Joseph O. Sexton

    Joseph O. Sexton


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    Joseph SextonHabitone analysis of quaking aspen in the Book Cliffs (Utah, USA): effects of site water demand and conifers on aspen cover

    Joseph O. Sexton, Nicholas School of the Environment and Earth Sciences, Duke University, Durham, NC; R. Douglas Ramsey, Department of Forest, Range, and Wildlife Sciences, Utah State University, Logan, UT; Dale L. Bartos, Rocky Mountain Research Station, USDA Forest Service, Logan, UT

    Quaking aspen (Populus tremuloides Michx.) is the most widely distributed tree species in North America, but its presence is declining across much of the western United States. Aspen decline is complex, but results largely from two factors: 1) regional Holocene climatic drying has led to water limitation of aspen seedling recruitment, and 2) anthropogenic fire suppression during the 20th century has allowed shading of aspen clones by fire-intolerant conifers. These processes interact variously and often diffusely, but traditional, binary habitat mapping approaches can only resolve their net effect after complete loss of aspen patches. To inform land management in the Book Cliffs—a biogeographic link between the Utah and Colorado Rocky Mountains and a location experiencing typical aspen decline—we developed a regression-based generalization of habitat analysis that is both usable in GIS and capable of detecting anomalies in cover before complete patch conversion. We estimated the realized niche of quaking aspen to potential evapotranspiration (PET) with regression trees, projected aspen’s niche expectation and uncertainty geographically, and correlated differences between observed and expected aspen cover to remotely sensed conifer cover. Results confirm the strong constraint of site water demand on aspen cover and suggest that conifer cover decreases aspen cover beneath its expectation given the PET environment. Compared to sites without quaking aspen, our aspen sites had lower PET in every month of the growing season, but the difference increases over the growing season as drought effects become more extreme. Conifer cover displaces aspen cover and shows a positive correlation with niche-model deviance (r = 0.344). Ultimately, the thematic information conserved by our approach allowed us to resolve detailed rasters of management potential and map a modest potential increase of aspen cover—14.63 ha (0.14%) of the study area, or +2.46% of current aspen cover—within one management cycle.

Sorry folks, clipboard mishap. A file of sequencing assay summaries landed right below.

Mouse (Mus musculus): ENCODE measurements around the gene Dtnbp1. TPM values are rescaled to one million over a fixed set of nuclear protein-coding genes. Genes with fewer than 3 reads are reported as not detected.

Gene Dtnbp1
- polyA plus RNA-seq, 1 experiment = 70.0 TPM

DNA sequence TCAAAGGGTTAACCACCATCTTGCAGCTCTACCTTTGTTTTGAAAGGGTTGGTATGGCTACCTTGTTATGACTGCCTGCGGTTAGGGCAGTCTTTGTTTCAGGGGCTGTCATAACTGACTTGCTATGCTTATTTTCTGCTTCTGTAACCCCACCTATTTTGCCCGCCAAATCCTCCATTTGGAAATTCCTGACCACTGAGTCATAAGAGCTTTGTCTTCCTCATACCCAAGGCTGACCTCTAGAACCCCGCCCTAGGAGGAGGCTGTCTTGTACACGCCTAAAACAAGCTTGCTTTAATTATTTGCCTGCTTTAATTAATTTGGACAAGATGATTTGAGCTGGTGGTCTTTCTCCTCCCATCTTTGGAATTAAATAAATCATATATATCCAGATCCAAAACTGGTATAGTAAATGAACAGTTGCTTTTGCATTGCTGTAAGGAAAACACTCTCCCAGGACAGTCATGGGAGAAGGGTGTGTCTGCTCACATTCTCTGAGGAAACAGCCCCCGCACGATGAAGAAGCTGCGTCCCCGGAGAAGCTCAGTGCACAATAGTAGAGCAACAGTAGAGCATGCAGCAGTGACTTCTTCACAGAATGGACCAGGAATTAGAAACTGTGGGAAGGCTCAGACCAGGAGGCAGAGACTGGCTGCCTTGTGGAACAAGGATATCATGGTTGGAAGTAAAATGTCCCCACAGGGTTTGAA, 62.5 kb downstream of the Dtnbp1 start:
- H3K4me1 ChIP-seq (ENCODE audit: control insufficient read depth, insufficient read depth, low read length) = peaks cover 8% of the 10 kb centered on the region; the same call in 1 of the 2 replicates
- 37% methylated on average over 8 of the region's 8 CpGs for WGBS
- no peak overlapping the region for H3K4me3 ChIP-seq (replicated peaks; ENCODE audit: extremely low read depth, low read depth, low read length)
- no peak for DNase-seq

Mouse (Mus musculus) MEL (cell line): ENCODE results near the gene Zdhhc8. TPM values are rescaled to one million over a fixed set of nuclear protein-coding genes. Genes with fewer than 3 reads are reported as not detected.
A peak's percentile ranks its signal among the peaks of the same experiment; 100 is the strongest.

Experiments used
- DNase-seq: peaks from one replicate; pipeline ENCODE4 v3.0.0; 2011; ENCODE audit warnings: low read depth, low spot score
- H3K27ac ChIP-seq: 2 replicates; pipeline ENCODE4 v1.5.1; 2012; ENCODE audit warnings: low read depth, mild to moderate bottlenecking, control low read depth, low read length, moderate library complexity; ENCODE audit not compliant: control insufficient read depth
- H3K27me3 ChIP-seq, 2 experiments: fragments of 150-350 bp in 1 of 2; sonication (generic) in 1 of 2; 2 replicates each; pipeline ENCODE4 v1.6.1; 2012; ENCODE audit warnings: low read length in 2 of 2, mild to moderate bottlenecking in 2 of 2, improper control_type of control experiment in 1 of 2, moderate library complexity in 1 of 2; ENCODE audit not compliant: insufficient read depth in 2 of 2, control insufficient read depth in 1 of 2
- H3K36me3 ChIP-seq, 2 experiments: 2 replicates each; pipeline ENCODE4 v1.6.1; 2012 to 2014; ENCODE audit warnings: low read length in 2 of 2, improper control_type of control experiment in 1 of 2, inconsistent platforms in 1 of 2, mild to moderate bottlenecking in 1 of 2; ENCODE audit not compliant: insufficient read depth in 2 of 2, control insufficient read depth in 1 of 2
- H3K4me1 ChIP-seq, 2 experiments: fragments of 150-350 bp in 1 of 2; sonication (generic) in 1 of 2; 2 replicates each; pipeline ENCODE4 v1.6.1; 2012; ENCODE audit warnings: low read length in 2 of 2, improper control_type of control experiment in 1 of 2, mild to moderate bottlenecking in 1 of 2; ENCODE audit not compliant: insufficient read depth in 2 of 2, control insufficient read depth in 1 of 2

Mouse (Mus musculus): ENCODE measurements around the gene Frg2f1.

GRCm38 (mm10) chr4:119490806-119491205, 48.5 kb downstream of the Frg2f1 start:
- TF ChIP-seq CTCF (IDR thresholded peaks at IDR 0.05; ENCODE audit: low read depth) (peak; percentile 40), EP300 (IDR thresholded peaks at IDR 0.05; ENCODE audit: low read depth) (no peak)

Email: joseph.sexton@duke.edu

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